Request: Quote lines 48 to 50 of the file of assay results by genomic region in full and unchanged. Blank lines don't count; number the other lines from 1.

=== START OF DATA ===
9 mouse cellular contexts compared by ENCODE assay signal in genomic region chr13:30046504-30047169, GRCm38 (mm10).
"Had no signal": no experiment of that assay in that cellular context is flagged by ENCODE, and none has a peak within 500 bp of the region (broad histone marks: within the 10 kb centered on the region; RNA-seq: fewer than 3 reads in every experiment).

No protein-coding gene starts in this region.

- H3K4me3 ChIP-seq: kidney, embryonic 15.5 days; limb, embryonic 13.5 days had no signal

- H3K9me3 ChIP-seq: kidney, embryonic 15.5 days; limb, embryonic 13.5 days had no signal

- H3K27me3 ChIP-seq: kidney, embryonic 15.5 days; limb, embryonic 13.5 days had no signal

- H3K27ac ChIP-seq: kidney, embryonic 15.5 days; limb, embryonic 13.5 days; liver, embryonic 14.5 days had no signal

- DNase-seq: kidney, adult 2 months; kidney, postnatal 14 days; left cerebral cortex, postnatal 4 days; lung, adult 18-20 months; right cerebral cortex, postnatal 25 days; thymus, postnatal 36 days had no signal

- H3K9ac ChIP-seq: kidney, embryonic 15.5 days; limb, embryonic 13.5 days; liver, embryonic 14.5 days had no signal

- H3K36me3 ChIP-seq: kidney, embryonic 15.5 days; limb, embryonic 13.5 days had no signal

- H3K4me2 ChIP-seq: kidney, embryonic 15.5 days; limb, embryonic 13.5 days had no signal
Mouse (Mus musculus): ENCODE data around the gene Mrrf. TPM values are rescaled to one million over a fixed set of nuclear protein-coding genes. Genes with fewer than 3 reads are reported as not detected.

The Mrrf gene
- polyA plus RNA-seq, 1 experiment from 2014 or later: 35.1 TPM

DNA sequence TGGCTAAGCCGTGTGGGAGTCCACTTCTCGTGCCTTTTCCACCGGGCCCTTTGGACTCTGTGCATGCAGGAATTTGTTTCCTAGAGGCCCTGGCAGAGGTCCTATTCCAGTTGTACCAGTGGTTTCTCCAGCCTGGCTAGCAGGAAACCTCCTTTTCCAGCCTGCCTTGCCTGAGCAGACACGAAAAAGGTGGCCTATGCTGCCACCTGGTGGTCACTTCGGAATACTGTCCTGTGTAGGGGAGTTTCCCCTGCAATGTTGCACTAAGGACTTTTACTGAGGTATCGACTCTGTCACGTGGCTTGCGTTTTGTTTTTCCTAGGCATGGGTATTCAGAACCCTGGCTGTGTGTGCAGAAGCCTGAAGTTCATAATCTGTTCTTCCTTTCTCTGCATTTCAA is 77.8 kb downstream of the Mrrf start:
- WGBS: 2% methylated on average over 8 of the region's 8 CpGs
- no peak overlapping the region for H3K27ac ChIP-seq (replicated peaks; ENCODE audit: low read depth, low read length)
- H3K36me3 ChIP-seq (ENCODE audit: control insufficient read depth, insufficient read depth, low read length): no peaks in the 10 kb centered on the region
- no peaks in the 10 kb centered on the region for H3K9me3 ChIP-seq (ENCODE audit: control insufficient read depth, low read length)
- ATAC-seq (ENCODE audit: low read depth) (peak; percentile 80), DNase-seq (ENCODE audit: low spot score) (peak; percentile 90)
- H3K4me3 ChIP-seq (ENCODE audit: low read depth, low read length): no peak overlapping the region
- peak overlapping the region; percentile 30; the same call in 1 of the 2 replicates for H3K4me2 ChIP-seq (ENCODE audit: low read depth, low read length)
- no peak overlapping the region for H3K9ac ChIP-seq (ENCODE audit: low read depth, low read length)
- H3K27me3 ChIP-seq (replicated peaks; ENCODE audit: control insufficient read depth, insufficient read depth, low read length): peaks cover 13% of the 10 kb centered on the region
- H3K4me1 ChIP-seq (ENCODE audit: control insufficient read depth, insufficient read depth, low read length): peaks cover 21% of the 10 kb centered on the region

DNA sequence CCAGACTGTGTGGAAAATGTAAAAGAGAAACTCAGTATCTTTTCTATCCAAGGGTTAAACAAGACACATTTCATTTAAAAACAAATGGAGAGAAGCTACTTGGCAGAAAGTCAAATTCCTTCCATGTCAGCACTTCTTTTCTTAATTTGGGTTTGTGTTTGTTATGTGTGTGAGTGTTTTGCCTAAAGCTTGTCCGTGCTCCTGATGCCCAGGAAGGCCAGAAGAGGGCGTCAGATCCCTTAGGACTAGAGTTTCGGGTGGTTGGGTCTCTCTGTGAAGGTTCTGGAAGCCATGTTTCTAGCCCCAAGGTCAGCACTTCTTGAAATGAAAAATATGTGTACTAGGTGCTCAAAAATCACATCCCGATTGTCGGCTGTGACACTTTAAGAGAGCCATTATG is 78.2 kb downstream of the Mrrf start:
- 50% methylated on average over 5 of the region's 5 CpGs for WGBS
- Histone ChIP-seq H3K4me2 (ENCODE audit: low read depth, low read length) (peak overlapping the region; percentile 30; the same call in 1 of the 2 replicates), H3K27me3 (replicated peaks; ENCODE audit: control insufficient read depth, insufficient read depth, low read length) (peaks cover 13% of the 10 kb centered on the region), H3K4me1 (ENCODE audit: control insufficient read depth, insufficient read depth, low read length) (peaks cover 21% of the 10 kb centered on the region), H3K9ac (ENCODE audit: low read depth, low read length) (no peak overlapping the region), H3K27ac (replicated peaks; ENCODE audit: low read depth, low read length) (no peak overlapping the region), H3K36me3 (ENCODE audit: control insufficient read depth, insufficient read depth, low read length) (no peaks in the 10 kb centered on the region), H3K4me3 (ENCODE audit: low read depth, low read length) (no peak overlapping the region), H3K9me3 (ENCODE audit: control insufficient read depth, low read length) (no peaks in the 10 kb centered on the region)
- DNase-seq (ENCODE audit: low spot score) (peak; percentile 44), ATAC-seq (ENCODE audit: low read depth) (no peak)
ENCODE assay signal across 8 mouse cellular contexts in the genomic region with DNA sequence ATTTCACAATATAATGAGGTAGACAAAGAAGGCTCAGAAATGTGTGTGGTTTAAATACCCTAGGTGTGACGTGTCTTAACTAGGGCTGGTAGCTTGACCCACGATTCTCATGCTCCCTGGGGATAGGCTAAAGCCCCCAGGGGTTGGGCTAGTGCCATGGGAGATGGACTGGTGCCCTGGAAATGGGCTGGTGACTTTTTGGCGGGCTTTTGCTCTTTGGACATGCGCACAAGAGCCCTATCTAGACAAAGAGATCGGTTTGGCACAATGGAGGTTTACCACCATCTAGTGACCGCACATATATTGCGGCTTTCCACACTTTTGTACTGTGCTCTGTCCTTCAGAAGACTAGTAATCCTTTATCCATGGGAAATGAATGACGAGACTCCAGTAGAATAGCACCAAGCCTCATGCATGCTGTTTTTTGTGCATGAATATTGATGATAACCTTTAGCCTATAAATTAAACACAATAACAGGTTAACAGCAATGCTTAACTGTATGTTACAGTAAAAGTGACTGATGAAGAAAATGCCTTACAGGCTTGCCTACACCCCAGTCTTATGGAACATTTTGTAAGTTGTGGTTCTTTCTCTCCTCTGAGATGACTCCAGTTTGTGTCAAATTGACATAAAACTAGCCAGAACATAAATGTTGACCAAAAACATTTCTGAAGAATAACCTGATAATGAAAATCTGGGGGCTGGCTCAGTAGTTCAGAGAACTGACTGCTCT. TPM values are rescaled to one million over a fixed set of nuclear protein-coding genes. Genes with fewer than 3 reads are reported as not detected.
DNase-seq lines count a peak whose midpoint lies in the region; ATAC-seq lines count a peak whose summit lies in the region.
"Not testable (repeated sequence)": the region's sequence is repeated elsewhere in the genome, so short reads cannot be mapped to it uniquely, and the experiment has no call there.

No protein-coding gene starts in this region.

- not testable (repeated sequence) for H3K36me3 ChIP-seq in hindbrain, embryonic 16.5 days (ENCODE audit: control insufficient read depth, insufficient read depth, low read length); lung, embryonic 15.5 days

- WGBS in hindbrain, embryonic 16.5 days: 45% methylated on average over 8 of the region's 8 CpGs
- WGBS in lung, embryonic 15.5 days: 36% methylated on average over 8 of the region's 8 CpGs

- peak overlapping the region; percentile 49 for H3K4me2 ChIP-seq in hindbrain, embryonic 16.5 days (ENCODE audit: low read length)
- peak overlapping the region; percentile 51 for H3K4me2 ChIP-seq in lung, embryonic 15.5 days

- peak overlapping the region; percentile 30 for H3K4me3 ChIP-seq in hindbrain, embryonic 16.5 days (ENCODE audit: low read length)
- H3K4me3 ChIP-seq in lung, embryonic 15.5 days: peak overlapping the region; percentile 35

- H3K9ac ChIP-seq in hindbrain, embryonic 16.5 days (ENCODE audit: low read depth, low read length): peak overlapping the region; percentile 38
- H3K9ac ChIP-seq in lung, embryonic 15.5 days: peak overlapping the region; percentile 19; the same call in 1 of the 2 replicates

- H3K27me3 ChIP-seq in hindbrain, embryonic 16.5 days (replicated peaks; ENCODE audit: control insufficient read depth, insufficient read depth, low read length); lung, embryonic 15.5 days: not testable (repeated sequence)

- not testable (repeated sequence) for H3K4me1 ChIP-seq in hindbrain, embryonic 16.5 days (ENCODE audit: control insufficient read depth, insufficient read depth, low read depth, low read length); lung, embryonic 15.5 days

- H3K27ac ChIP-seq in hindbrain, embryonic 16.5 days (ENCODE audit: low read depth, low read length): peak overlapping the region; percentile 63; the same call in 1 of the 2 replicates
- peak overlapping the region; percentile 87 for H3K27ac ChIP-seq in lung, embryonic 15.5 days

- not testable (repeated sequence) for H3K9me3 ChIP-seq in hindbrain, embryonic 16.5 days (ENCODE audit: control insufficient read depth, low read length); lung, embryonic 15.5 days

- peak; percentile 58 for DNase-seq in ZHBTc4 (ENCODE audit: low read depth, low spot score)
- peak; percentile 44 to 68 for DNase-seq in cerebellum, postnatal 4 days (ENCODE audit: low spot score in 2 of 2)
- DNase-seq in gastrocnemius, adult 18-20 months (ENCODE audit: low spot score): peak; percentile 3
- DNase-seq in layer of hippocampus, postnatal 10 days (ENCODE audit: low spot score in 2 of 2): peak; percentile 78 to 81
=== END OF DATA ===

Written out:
- peak; percentile 58 for DNase-seq in ZHBTc4 (ENCODE audit: low read depth, low spot score)
- peak; percentile 44 to 68 for DNase-seq in cerebellum, postnatal 4 days (ENCODE audit: low spot score in 2 of 2)
- DNase-seq in gastrocnemius, adult 18-20 months (ENCODE audit: low spot score): peak; percentile 3